Hands down, Mauna Kea and the observatories beckoned. I was so excited about the prospect of watching the sunset from the mountain as well as having the high altitude to star-gaze from, that when I phoned to make my reservation, you can imagine how crushed I was when they told me they were sold out until the day after I was leaving to return to Nashville! I thought desperately, hanging onto any thread of hope ... so I threw it out there ... what if someone canceled? Did they have a cancellation list (thank my lucky stars for having been a Shore Excursion Manager at one time and remembering our lists ) and if so, could I give them my name and cell number to phone me, even at the last minute? Yes, they had a list but the likelihood of having just ONE seat cancelled was slim to none.  



Now you may be wondering why I only wanted one seat? As an only child, I was raised to tackle adventure and decided early on, that I wouldn't wait for adventure to come to me, nor wait for a fearless companion to co-pilot my adventures with.  Oh horrors! That could mean waiting months, or even years, or worse yet, a lifetime to do the things I wanted to do. And I don't want to wake up at 80 and say "I wish I would have ...". Never fear, I'd make friends along the way, even when traveling solo. No one else in our wedding party had expressed an interest in going, and I assure you, that was NOT a deterrent.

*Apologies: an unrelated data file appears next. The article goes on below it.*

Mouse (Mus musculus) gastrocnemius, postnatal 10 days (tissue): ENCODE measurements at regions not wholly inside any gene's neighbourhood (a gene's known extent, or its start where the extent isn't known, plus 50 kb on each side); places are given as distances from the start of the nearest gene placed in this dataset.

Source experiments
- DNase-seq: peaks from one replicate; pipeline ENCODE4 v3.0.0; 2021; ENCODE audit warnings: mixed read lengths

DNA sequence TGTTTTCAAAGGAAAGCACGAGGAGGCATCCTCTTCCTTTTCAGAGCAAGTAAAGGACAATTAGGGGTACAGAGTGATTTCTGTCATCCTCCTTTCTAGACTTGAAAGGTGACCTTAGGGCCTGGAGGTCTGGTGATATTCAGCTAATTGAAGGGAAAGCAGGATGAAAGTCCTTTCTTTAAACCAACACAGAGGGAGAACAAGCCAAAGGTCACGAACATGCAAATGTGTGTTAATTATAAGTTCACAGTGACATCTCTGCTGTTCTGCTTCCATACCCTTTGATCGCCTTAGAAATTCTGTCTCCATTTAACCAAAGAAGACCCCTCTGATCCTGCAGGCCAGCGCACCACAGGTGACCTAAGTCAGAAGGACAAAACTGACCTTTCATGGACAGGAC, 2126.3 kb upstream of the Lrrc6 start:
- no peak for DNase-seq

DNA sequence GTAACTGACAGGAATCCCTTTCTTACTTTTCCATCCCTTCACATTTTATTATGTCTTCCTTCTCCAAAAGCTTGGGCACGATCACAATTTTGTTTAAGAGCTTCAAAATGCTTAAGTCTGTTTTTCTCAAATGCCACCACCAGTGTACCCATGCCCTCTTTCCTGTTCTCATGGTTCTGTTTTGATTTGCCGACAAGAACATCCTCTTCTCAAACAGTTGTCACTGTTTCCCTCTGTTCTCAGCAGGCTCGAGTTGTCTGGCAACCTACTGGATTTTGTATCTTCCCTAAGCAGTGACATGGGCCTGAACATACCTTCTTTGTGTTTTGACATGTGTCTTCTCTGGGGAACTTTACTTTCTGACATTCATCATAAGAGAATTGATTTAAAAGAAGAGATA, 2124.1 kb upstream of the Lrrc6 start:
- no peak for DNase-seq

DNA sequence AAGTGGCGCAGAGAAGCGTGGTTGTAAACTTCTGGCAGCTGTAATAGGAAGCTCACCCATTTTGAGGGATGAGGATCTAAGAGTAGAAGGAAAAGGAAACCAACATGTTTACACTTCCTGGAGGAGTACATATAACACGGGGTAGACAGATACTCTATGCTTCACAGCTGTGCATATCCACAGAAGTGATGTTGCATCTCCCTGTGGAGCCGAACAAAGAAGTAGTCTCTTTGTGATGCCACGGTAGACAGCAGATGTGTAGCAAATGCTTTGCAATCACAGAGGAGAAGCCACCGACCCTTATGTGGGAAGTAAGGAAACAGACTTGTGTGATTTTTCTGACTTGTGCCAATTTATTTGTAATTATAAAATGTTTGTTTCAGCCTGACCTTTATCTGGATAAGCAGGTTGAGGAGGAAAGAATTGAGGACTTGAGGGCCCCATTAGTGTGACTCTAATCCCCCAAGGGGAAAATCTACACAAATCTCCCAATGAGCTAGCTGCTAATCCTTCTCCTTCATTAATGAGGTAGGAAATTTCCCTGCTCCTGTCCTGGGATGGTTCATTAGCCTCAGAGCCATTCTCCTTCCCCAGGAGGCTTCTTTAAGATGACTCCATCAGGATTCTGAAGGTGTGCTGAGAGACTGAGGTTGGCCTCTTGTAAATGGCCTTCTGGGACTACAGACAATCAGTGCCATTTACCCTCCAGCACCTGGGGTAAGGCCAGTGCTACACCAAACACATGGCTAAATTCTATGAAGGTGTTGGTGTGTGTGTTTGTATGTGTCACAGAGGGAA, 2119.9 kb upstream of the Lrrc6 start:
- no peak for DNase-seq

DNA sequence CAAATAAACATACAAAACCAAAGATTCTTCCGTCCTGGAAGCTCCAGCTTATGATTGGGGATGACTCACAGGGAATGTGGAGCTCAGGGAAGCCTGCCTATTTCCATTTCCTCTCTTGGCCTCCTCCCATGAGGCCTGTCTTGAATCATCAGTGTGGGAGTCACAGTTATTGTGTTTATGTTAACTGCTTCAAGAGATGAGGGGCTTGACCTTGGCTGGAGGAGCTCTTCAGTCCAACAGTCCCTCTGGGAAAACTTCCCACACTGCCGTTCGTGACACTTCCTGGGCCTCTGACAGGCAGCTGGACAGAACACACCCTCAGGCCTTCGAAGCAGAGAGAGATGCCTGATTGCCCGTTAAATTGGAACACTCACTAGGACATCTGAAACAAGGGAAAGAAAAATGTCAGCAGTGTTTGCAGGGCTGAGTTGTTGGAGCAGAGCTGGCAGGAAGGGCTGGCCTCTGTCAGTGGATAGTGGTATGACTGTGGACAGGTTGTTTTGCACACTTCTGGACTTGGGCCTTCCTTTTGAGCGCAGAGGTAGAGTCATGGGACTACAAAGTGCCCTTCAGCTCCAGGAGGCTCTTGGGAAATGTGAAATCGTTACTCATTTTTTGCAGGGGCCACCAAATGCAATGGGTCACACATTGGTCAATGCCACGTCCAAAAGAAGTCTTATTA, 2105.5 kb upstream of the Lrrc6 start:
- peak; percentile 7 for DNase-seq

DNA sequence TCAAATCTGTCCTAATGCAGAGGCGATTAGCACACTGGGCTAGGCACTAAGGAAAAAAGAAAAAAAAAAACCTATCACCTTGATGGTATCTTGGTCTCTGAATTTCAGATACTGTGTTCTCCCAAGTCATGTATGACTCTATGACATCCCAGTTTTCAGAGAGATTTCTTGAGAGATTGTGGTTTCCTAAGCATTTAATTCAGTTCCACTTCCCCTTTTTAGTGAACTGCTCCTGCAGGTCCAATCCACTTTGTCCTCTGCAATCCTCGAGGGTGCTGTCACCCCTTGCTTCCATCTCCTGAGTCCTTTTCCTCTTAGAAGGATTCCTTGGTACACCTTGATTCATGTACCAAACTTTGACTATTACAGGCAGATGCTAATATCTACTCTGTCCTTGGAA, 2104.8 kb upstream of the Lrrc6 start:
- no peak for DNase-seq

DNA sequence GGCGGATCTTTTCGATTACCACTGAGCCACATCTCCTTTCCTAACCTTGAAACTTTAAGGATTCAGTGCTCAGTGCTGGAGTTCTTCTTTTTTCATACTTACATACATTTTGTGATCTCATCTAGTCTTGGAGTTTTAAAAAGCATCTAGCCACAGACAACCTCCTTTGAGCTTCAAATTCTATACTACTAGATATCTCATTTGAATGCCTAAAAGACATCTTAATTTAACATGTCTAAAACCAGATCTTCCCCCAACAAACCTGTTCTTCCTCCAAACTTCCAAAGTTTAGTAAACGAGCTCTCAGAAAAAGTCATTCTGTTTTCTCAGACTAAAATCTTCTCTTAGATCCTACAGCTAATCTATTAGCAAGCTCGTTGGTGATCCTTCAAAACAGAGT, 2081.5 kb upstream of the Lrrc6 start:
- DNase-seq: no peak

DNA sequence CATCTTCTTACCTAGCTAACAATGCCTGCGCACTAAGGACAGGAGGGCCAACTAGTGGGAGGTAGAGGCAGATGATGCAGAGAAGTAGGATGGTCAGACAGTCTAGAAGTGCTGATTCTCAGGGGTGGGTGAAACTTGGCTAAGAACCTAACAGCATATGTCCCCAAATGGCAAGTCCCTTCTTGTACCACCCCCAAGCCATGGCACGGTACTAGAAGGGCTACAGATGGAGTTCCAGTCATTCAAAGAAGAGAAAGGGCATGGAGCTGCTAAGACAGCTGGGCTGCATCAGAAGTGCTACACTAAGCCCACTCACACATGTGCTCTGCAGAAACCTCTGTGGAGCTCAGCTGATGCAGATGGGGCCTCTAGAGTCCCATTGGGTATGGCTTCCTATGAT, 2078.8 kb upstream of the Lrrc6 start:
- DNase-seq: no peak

Driving Saddle Road with the slopes of Mauna Kea
So, I gave the operator my name and phone number and hung up, saying a prayer to Pele, that if I was meant to go, then my phone would ring.  In my mind, I pictured the moment when my phone ring with the good news and wouldn't you know it, on the adventurous drive with Uncle Jim back from Hilo, taking a shortcut across Saddle Road (another story), they called!  One seat had come available and did I want it?  I could have shouted to the rooftops!  Whoopie, I was on my way.  I told the operator where I was, to which she instructed me to hang up immediately and phone her when I got safely back to the resort.  If any of you have ever driven Saddle Road, you will understand why. As I found out later, it's known as the most haunted road on the island ... but again, another story for another day.


In the meantime, check out the Mauna Kea website and part 2 will continue.